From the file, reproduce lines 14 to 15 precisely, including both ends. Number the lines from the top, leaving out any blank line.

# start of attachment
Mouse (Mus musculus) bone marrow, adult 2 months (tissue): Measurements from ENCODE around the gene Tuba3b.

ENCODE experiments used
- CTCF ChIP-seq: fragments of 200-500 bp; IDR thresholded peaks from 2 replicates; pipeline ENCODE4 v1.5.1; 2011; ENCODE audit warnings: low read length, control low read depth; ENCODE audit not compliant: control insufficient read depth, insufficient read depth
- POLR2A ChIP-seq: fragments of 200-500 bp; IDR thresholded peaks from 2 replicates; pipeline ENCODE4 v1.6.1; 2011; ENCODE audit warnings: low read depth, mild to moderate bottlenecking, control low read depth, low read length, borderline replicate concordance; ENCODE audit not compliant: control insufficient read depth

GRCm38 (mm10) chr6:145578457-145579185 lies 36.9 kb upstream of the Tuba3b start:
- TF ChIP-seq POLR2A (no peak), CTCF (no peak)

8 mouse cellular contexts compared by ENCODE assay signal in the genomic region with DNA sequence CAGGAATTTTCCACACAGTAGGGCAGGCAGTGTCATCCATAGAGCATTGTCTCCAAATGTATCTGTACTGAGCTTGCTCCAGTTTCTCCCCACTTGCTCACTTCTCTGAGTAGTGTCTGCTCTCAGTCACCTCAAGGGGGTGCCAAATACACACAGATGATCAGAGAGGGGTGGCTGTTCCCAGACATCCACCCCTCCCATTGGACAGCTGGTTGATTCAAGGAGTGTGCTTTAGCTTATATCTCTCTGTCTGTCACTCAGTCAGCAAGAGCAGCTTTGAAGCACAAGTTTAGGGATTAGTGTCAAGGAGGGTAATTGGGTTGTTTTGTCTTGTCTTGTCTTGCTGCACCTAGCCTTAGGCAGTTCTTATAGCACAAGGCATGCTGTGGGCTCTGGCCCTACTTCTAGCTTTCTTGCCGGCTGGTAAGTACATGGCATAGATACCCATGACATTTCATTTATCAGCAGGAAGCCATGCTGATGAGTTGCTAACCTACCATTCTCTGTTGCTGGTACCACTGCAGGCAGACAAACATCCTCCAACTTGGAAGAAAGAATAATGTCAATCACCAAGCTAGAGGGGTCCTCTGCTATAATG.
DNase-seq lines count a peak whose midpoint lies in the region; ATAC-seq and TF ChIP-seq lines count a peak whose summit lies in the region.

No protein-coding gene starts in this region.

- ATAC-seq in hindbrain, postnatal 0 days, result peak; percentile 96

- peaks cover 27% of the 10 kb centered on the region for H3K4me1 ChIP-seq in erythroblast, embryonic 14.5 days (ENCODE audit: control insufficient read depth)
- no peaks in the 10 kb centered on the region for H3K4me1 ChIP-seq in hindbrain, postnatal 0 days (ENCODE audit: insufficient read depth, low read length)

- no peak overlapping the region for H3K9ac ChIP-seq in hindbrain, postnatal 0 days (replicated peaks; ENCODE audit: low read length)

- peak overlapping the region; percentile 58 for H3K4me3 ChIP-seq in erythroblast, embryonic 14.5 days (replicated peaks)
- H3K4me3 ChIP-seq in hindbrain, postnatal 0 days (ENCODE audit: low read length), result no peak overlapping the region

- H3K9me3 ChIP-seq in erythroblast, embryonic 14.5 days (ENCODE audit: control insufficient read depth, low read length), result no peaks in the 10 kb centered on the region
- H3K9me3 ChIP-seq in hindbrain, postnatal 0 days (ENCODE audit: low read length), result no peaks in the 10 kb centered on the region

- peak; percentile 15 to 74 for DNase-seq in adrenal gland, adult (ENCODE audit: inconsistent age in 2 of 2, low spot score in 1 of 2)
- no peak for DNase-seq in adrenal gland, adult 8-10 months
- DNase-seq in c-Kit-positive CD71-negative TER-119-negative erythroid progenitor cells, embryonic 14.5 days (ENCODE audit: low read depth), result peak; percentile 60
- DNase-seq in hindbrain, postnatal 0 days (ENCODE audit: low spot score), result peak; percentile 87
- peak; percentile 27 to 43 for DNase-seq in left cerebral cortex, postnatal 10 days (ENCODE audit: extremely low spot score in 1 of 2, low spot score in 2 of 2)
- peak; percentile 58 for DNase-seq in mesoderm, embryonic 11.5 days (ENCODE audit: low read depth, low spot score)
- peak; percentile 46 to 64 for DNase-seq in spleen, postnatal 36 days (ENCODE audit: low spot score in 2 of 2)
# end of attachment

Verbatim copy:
- peak overlapping the region; percentile 58 for H3K4me3 ChIP-seq in erythroblast, embryonic 14.5 days (replicated peaks)
- H3K4me3 ChIP-seq in hindbrain, postnatal 0 days (ENCODE audit: low read length), result no peak overlapping the region